Ben waited, his lungs working overtime to draw in oxygen to replenish the depleted supplies in his bloodstream, so loud he was convinced the police would hear. But instead he heard their shouts growing faint, moving away from him. Finally he could hear nothing but his own breathing, and that was slowing as his body recovered. Christ, that had been close, far, far too close! Ben lay in the dim, sepia haze of his wooden refuge, his leg muscles twitching from overexertion, the wound on his arm tingling with hot irritation. He couldn’t believe he’d escaped! But he wasn’t safe yet, he knew that, and he certainly couldn’t stay in here. Quite aside from the lack of provisions, the shed was full of clutter that would become pretty lethal when it started flying around—forks, spades, plant pots, a lawnmower, hedge trimmer, a heavy toolbox. Sweet jars full of nuts and bolts on the shelf. Not to mention the fact that the shed was not securely rooted to the ground and would become an airborne death-trap when it happened. Ben had to try and make back to the house.
Slowly Ben stood, expecting his legs to buckle straight away. Thankfully they held firm, and he crossed the short distance to the shed’s entrance with no difficulty. Then he opened the door just enough for him to get a good view of the alley. It was empty, and Ben allowed the air trapped in his lungs to escape. It was time to go, though he didn’t want to. He remembered hearing a skydiver on TV describe how, even after countless hours in the air, his body still resisted every time he went to jump. An unfortunate analogy, but that was pretty much how he felt about going outside. The instinct for self-preservation was a powerful overriding force. But then it wasn’t like he had a choice.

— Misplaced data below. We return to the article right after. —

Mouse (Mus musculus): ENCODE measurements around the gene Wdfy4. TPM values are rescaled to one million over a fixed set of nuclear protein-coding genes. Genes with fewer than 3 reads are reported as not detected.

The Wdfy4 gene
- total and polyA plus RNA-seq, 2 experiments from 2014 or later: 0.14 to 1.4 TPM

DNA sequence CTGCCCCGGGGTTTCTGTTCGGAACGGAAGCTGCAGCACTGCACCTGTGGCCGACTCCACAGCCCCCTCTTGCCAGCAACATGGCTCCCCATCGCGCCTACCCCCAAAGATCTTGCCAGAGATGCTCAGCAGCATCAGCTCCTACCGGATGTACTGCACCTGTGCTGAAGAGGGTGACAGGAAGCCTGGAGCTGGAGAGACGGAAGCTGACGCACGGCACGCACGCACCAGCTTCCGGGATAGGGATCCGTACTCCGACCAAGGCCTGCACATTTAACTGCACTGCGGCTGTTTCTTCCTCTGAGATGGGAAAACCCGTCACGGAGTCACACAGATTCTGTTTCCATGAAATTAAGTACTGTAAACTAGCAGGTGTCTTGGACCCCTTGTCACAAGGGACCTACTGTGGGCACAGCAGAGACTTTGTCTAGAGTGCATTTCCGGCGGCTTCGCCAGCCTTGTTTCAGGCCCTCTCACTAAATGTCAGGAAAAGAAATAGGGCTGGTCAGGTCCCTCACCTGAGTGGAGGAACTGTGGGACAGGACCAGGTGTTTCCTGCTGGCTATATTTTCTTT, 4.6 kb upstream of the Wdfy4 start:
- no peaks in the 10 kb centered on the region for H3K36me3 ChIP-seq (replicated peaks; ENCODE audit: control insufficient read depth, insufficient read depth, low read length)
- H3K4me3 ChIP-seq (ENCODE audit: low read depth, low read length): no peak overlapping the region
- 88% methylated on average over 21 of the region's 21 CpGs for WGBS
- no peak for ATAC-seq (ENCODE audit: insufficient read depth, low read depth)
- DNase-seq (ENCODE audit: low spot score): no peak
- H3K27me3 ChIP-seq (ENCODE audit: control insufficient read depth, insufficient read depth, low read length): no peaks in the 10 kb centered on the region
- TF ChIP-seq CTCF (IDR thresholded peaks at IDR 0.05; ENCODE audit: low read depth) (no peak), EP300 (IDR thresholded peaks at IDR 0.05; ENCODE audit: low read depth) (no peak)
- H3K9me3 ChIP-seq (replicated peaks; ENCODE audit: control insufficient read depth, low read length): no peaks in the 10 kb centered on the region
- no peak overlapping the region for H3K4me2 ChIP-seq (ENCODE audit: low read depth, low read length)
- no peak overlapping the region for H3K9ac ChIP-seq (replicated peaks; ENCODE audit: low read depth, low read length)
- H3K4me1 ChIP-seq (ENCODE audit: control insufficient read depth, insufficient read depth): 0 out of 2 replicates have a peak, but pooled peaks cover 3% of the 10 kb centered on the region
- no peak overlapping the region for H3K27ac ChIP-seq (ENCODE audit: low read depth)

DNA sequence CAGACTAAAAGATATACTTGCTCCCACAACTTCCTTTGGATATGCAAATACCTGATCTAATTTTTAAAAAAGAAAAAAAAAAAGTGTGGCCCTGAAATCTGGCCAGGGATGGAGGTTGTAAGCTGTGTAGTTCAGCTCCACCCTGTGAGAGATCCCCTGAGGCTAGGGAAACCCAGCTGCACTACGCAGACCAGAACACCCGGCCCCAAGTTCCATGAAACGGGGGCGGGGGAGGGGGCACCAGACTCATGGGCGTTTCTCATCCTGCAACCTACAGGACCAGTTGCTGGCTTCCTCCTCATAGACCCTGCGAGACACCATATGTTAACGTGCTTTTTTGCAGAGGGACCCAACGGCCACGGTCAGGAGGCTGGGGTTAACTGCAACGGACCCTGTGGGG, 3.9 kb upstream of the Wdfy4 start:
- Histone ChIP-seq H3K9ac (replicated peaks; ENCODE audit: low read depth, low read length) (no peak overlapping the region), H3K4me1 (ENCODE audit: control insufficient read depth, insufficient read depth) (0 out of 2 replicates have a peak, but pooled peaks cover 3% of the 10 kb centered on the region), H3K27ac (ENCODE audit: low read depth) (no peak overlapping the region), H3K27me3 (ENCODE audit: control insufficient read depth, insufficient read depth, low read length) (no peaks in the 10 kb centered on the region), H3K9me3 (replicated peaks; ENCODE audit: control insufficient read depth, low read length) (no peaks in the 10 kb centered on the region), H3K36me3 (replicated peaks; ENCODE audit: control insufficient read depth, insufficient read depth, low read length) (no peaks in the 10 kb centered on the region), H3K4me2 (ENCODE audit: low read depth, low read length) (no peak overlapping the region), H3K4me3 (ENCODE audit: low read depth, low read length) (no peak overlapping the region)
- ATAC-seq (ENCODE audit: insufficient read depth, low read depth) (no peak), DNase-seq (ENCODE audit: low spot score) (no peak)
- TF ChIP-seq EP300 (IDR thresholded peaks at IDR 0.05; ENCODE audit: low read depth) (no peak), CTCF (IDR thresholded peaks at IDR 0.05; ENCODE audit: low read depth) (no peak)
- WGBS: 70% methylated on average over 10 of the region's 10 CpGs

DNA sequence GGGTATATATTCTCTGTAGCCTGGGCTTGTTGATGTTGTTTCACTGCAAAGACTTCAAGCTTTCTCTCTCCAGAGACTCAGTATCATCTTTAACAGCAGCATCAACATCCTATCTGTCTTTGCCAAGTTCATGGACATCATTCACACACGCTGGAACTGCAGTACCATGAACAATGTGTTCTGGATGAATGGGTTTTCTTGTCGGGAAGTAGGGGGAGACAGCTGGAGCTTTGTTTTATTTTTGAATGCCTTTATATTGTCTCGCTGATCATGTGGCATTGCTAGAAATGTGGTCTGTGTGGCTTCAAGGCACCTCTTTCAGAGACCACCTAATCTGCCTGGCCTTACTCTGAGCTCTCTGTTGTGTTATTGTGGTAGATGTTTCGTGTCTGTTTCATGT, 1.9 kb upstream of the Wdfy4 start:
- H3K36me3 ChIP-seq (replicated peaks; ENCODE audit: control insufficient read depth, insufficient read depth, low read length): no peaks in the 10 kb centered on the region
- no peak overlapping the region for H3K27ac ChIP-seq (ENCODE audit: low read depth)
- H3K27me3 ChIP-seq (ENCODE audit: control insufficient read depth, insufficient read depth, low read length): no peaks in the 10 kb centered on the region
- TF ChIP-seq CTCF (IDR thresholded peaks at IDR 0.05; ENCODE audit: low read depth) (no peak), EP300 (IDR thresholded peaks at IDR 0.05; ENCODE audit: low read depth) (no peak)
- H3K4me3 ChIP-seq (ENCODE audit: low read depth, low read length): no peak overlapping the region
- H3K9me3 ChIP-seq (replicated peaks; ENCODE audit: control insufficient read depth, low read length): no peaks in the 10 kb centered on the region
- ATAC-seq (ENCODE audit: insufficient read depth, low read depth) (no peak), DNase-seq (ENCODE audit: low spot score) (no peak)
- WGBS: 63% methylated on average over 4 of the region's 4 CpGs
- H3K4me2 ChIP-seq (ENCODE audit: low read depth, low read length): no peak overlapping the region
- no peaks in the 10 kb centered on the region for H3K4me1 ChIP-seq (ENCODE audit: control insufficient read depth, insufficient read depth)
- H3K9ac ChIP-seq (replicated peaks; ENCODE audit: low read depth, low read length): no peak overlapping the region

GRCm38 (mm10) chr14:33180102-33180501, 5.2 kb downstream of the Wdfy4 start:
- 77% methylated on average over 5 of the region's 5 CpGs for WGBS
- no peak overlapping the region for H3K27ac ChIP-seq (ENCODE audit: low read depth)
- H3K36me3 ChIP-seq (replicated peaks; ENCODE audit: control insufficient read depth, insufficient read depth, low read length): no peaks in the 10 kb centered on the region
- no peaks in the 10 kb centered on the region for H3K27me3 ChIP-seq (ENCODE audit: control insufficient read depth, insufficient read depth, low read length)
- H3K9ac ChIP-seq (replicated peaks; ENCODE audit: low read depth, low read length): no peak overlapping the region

Stepping into the open, Ben found the willpower to jog over to the fence. He found it easier to go outside this time, but that was hardly surprising given that he was no safer in the shed than he was out here. Still he kept his eyes down—if he even risked a glance at the Void waiting above he knew his fragile grip on sanity would be severed as surely as his grip on the Earth soon would. He decided to leave the shed door open—hopefully if the police passed this way again they would be observant enough to notice the change and investigate, and buy him more time in the process. He hopped back over the fence a little more awkwardly than before, but at least this time he managed to avoid landing on his arse. Then he started moving, treading lightly but quickly. The alley opened onto Kittinger Street just next to the shop, a few yards up the road from the house. Ben’s head was swimming. How in the hell had he ended up out-fucking-side? He’d never felt this exposed in his life! With each step he expected to see Laura, Upton and their hired goons turn the corner ahead of him, and Ben would have to run back the way he came but it would be too late, maybe a few of them would even close in behind in a pincer movement, boxing him in and moving in for the kill—